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Redesigning the Financial Aid System: Why Colleges and Universities Should Switch Roles with the Federal Government

Overview

As the cost of higher education continues to rise, students and their families find it increasingly difficult to navigate the financial aid maze. In Redesigning the Financial Aid System, economist Robert Archibald examines the history of the system and its current flaws, and he makes a radical proposal for changing the structure of the system.

Archibald argues that one of the problems with the current model—in which universities are responsible for the majority of grants while ...

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Overview

As the cost of higher education continues to rise, students and their families find it increasingly difficult to navigate the financial aid maze. In Redesigning the Financial Aid System, economist Robert Archibald examines the history of the system and its current flaws, and he makes a radical proposal for changing the structure of the system.

Archibald argues that one of the problems with the current model—in which universities are responsible for the majority of grants while the federal government provides student loans—is that a student cannot know the final price of attending a given institution until after he or she has applied, been accepted, and received a financial aid offer. As a result, students remain largely uninformed about the cost of their college educations until very late in the decision-making process and so have difficulty making a timely choice. In addition, financial aid information is kept private, creating confusion over the price of a college education and the role of financial aid.

Under Archibald's proposed reforms, the federal government would assess a student's financial need and provide need-based grants, while institutions would be responsible for guaranteeing student loans. Not only would this new system demystify financial aid and allow students to be better informed about the cost of college earlier in the process, but it would greatly simplify the application procedure and prevent financial aid allocation from contributing to the problem of rising tuition costs. Archibald's clear explanation of the current system—its impact, strengths, and weaknesses—as well as his plans for reform, will be of interest to educators, administrators, students, and parents.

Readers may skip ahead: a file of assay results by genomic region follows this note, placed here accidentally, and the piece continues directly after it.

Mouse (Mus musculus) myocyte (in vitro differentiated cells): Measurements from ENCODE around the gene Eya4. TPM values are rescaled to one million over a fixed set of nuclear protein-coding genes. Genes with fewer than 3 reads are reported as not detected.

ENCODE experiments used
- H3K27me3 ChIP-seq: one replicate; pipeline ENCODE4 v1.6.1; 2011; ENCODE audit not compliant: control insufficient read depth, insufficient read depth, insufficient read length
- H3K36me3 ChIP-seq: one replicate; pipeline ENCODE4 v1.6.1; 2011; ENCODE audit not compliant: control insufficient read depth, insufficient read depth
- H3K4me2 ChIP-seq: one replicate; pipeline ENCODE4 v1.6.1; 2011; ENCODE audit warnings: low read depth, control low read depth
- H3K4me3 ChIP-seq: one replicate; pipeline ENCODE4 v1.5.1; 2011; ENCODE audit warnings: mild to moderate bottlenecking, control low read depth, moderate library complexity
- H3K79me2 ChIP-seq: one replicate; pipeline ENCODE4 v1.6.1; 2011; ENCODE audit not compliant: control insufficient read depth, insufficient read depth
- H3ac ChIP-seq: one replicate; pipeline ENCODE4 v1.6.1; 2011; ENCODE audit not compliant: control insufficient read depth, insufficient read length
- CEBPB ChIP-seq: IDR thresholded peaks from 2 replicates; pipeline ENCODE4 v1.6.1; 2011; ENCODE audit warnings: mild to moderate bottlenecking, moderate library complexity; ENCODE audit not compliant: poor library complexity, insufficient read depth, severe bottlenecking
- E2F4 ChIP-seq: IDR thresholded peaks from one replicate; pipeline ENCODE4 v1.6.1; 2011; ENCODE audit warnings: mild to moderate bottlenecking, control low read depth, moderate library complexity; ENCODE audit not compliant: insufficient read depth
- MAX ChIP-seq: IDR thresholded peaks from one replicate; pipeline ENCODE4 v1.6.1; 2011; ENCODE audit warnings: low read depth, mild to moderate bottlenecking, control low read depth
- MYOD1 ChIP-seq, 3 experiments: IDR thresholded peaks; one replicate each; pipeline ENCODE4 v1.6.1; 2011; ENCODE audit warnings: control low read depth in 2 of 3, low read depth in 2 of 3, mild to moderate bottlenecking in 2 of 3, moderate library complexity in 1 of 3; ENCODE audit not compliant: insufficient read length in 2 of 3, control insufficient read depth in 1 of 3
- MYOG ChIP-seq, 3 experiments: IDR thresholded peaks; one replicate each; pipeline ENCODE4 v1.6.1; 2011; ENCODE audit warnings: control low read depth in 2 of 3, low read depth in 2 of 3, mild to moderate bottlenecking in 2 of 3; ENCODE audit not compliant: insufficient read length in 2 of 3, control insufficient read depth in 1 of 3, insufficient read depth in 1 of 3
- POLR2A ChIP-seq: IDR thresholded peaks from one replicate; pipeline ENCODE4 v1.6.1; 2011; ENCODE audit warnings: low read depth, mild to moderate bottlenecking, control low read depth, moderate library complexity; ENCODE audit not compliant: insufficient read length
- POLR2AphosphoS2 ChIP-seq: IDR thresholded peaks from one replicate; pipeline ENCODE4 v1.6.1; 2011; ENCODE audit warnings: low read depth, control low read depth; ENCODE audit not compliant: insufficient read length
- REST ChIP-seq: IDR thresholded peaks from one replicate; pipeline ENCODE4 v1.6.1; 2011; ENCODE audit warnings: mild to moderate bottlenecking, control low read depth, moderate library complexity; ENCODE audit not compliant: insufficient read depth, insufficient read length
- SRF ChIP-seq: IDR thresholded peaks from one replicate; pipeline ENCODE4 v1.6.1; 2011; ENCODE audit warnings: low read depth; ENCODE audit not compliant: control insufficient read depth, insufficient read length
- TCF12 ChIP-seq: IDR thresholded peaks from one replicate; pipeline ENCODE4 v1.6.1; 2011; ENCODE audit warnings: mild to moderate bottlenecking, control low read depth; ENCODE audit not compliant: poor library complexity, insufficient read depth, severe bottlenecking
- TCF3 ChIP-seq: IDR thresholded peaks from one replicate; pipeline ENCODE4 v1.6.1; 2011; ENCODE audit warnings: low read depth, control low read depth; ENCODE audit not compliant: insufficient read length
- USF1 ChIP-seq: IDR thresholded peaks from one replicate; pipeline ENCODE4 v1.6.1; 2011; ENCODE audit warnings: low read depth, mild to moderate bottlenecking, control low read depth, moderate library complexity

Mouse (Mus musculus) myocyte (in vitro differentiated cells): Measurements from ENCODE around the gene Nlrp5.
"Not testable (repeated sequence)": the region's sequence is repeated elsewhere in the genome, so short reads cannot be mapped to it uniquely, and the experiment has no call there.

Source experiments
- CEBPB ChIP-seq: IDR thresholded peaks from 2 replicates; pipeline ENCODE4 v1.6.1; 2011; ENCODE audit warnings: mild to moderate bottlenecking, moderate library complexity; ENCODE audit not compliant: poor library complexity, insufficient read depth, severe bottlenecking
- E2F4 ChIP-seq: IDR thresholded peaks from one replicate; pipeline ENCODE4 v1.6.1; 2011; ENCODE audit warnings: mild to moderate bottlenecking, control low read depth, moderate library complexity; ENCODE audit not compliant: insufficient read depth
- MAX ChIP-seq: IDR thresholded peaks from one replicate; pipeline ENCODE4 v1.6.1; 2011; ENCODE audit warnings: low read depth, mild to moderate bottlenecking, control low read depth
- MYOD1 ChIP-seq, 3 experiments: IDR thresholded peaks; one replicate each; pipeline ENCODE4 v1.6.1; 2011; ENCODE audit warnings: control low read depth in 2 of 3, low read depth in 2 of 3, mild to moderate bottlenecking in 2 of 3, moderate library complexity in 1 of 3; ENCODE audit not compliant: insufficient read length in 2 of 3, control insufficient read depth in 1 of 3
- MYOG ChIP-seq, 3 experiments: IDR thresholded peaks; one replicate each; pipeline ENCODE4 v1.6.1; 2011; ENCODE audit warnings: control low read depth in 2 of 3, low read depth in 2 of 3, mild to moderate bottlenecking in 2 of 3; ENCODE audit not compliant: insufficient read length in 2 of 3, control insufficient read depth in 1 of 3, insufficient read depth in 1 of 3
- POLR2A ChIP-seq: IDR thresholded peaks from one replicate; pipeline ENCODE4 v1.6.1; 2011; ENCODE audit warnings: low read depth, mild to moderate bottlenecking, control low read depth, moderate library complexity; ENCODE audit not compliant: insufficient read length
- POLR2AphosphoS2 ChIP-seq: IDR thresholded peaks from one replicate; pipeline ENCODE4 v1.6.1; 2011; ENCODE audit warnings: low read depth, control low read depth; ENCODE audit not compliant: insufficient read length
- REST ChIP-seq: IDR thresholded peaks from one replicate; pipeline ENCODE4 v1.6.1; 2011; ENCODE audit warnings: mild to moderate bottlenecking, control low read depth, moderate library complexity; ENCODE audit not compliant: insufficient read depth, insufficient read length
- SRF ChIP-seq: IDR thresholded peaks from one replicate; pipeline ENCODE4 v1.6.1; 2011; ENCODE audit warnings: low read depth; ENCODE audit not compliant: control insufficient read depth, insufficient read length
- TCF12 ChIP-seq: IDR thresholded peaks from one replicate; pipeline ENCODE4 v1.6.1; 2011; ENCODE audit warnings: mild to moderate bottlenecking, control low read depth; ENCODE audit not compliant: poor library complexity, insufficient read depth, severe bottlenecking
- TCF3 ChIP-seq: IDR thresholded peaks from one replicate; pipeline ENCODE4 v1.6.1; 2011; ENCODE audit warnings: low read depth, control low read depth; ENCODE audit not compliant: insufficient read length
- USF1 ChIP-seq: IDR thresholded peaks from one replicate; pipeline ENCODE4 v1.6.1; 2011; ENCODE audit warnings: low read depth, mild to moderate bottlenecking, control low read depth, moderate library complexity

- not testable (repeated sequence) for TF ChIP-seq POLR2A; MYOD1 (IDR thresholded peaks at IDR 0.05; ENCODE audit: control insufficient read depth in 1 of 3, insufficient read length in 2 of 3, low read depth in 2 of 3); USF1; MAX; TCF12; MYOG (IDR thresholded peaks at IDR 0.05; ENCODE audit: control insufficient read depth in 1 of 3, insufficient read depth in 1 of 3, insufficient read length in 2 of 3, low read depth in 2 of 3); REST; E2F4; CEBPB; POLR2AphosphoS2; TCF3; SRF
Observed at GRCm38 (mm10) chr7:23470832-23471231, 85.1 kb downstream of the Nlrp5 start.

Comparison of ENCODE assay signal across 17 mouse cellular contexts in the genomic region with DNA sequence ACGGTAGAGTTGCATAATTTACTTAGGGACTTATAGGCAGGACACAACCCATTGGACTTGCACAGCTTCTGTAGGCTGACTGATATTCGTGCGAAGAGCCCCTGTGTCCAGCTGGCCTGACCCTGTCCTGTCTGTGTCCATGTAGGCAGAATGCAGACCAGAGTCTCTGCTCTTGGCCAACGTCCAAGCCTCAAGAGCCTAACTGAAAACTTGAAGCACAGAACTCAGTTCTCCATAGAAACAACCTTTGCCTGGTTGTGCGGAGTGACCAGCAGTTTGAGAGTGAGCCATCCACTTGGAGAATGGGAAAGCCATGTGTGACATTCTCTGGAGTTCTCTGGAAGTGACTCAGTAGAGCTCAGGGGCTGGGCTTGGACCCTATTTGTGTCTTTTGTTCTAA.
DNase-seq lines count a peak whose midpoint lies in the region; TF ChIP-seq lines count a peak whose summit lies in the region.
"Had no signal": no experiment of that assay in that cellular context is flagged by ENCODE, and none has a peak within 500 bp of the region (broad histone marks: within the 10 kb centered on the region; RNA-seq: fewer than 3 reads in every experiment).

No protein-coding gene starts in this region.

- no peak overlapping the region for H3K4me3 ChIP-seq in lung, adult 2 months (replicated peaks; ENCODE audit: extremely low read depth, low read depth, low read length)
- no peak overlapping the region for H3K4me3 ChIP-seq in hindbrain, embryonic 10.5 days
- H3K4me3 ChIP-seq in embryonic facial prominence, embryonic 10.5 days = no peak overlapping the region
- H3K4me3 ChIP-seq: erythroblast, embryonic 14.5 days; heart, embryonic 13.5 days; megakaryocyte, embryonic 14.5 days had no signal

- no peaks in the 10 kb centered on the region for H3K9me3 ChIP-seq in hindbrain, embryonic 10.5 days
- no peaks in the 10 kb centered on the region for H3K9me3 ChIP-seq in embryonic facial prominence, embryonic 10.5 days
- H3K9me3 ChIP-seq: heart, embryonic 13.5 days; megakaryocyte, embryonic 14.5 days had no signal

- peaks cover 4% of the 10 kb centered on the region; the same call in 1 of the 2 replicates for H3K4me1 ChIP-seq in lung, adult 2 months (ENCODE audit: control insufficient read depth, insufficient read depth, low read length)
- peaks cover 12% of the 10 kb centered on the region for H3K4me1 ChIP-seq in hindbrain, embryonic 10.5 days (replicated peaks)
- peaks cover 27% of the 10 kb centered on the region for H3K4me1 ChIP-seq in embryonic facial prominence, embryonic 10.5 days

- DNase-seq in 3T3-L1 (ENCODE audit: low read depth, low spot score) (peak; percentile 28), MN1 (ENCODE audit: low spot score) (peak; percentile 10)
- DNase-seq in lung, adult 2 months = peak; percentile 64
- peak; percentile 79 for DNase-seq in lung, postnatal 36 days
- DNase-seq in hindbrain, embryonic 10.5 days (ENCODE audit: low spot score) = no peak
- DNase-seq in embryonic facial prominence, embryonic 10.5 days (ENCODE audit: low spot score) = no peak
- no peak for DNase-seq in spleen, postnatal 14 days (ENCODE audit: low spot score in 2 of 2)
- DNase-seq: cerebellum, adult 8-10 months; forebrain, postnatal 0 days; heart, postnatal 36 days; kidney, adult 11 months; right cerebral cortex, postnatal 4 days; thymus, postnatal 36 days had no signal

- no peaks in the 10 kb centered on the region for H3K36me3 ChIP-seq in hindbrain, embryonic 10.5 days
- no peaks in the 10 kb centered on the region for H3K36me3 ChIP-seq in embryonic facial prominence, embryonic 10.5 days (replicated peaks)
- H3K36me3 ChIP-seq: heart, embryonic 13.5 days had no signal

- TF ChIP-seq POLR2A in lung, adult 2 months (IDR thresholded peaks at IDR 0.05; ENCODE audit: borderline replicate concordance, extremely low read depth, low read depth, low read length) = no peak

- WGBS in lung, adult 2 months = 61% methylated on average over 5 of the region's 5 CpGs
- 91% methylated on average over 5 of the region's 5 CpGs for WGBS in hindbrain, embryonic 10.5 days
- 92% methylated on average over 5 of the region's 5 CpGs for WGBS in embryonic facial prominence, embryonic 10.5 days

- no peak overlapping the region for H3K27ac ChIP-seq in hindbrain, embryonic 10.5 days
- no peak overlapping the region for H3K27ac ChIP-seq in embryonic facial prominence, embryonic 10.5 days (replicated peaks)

Johns Hopkins University Press

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Editorial Reviews

Pennsylvania Association of Student Financial Administrators Newsletter
Offers an interesting series of ideas around a general premise that the roles and responsibilities of government and schools in higher education subsidies should be changed.

— David R. Smedley

University Business - Jennifer Patterson Lorenzetti
[An] exhaustively researched and meticulously reasoned argument.
Pennsylvania Association of Student Financial Administrators Newsletter - David R. Smedley
Offers an interesting series of ideas around a general premise that the roles and responsibilities of government and schools in higher education subsidies should be changed.
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Product Details

  • ISBN-13: 9780801871238
  • Publisher: Johns Hopkins University Press
  • Publication date: 12/1/2002
  • Edition description: New Edition
  • Pages: 238
  • Product dimensions: 6.00 (w) x 9.00 (h) x 0.92 (d)

Meet the Author

Robert B. Archibald is professor of economics and director of the Thomas Jefferson Program in Public Policy at the College of William and Mary.

Johns Hopkins University Press

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Table of Contents

Contents:

Lists of Tables and Figures

Preface and Acknowledgements1. Introduction

2. The History of Financial Aid in the United States

3. The Financial System: How It Works and How Well It Works

4. Theoretical Considerations: Access, Choice, Affordability, and Merit

5. Institutionally Funded Grants

6. Federal Loan Gaurantees

7. Eligibility for Financial Aid and Other Redesign Issues

8. Evaluating the Redesign Proposals

9. On Political Feasibility

10. Final Thoughts: Facing Trade-offs

Notes

References

Index

Johns Hopkins University Press

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